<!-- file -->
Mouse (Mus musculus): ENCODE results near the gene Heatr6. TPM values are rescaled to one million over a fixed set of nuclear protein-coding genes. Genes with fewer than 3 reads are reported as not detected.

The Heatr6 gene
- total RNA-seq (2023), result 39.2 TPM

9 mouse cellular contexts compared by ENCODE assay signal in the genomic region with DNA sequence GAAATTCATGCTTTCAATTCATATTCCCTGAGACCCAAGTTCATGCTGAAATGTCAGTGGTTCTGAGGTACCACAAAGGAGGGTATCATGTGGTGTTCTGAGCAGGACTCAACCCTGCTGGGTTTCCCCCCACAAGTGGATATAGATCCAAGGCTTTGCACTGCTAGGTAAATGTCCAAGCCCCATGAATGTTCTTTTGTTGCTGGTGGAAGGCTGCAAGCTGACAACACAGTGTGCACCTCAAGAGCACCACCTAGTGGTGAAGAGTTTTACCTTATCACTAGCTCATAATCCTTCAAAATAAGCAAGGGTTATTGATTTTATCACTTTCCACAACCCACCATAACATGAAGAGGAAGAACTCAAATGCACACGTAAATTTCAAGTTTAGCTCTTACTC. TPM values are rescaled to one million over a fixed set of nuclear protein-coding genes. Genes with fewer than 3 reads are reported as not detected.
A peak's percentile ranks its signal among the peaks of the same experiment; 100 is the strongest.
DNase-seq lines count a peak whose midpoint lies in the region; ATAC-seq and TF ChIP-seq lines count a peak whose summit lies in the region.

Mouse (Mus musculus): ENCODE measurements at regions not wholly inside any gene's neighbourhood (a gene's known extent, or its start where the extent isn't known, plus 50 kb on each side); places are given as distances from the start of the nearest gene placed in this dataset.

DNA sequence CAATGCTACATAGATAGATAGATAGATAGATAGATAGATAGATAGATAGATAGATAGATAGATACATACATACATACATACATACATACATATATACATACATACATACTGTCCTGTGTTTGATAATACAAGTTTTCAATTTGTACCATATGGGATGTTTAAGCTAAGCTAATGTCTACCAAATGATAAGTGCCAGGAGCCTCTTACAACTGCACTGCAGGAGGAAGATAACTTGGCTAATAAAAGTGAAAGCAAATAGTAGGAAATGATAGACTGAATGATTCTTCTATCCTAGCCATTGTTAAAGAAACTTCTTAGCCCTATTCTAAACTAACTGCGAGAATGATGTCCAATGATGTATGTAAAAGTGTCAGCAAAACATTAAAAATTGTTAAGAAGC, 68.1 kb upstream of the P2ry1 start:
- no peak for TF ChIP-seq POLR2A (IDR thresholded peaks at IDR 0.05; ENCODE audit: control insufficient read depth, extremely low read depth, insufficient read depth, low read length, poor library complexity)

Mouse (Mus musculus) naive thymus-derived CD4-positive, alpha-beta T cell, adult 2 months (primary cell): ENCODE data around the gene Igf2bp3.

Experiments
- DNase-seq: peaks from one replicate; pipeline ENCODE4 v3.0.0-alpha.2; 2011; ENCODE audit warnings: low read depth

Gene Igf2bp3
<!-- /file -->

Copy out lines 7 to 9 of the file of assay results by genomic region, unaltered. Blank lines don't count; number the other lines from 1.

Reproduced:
Mouse (Mus musculus): ENCODE measurements at regions not wholly inside any gene's neighbourhood (a gene's known extent, or its start where the extent isn't known, plus 50 kb on each side); places are given as distances from the start of the nearest gene placed in this dataset.

DNA sequence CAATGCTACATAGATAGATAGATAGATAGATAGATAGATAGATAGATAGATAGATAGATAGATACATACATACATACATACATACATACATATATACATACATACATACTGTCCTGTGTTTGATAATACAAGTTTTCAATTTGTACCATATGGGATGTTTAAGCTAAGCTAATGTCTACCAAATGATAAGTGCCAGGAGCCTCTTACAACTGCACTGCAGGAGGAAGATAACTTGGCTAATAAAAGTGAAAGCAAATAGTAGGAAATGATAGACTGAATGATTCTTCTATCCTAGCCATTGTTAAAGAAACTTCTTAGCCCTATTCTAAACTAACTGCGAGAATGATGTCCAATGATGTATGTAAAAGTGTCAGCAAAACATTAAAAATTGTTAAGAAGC, 68.1 kb upstream of the P2ry1 start:
- no peak for TF ChIP-seq POLR2A (IDR thresholded peaks at IDR 0.05; ENCODE audit: control insufficient read depth, extremely low read depth, insufficient read depth, low read length, poor library complexity)